The further you get into management and leadership, the farther away you might get from personal feedback. Yes, the boss will certainly let you know what you are doing wrong, but what if you ARE the boss? Is there anyone or any way you receive feedback?
Receiving feedback is not always easy. Seldom is the feedback positive as in “hey great job” or “wow, you really crushed that moment”. If you are getting this positive feedback on a regular basis, you are in rare air. Enjoy it.
[shareable cite=”Jack Canfield”]Leaders cannot work in a vacuum. They may take on larger, seemingly more important roles in an organization, but this does not exclude them from asking for and using feedback. In fact, a leader arguably needs feedback more so than anyone else. It’s what helps a leader respond appropriately to events in pursuit of successful outcomes. [/shareable]
No, sadly, feedback is usually more negative. There is never a need for more negative feedback. You can find it often. For every great decision you make, someone somewhere will be doubting or objecting. That comes with the territory of being a manager.
How do you handle feedback?
There are three ways that people receive and react to feedback.
There are those who profess a tough skin and merely choose to ignore feedback. They take the position that no one knows my job better than me. Anyone who disagrees can take a hike. Doubt me and I will show you.
If the feedback is anonymous,as it sometimes may be, the person operating in denial merely brushes it off without any response.
That’s the kind of manager you want to avoid. Denial is not just a river in Egypt. It’s a sad position to be in as a leader. There is always an opportunity to grow and learn. If you reject feedback, you have shut the door on learning. Of course mistakes will get made.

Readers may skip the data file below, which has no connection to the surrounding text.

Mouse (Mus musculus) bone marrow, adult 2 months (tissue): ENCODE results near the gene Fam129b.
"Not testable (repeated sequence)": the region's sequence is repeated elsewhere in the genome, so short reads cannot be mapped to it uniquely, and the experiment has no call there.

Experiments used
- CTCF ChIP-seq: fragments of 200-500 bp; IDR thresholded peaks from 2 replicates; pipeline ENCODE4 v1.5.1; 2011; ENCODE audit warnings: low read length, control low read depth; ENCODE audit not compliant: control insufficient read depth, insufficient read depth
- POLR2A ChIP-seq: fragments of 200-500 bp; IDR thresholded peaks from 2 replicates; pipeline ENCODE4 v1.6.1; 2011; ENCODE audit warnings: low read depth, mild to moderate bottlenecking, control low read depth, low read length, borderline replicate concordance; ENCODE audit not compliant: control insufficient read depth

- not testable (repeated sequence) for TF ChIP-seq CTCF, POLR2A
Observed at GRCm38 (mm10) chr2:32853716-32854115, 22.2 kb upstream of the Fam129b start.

Regardless of how flawlessly you think your decisions can be, there is room for error. Error creates a natural feedback loop. Whether your team was impacted directly or indirectly by your error, you need feedback to make the right corrections. For every action there is a reaction.
I’m So Mad
The next response may be to just get angry. The mindset sounds something like this “I am so mad they tried to call me out” or “I am going to be sure they pay for such an insubordinate move”.
Anger and hostility toward feedback is a narrow and uninformed response. As mentioned above, there is always room t grow as a leader. If you choose to reject such growth, you will stay stuck at one level for a very long time.
There is one other downside to getting angry about it. People will stop communicating. If you explode every time someone points something out, well-meaning subordinates will give up. They will cease to participate in growing the team.
A leader with a higher degree of emotional intelligence will welcome feedback and administer it properly. Sure you need to analyze the details. Some may be bunk, but the majority is usually valuable. Consider the source as credible or simply disgruntled. There are always different possibilities.
Once the source and the substance of the feedback is understood, then an emotionally intelligent leader will take it in. They will distil the teaching moment. The recommendation or suggestion will be seen through an objective lens of consideration for improvement.
If there is learning to be done, then this leader will do so; applying the feedback as a positive, looking for the gain from the experience.
How do you respond to feedback?
What is your natural mode? For anyone who wants to be a better leader, thee is only one response. You take feedback in, process it, distil it, and learn from it.
[shareable cite=”Bill Gates”]We all need people who will give us feedback. That’s how we improve.[/shareable]
[reminder]Share your most recent experience dealing with feedback.[/reminder]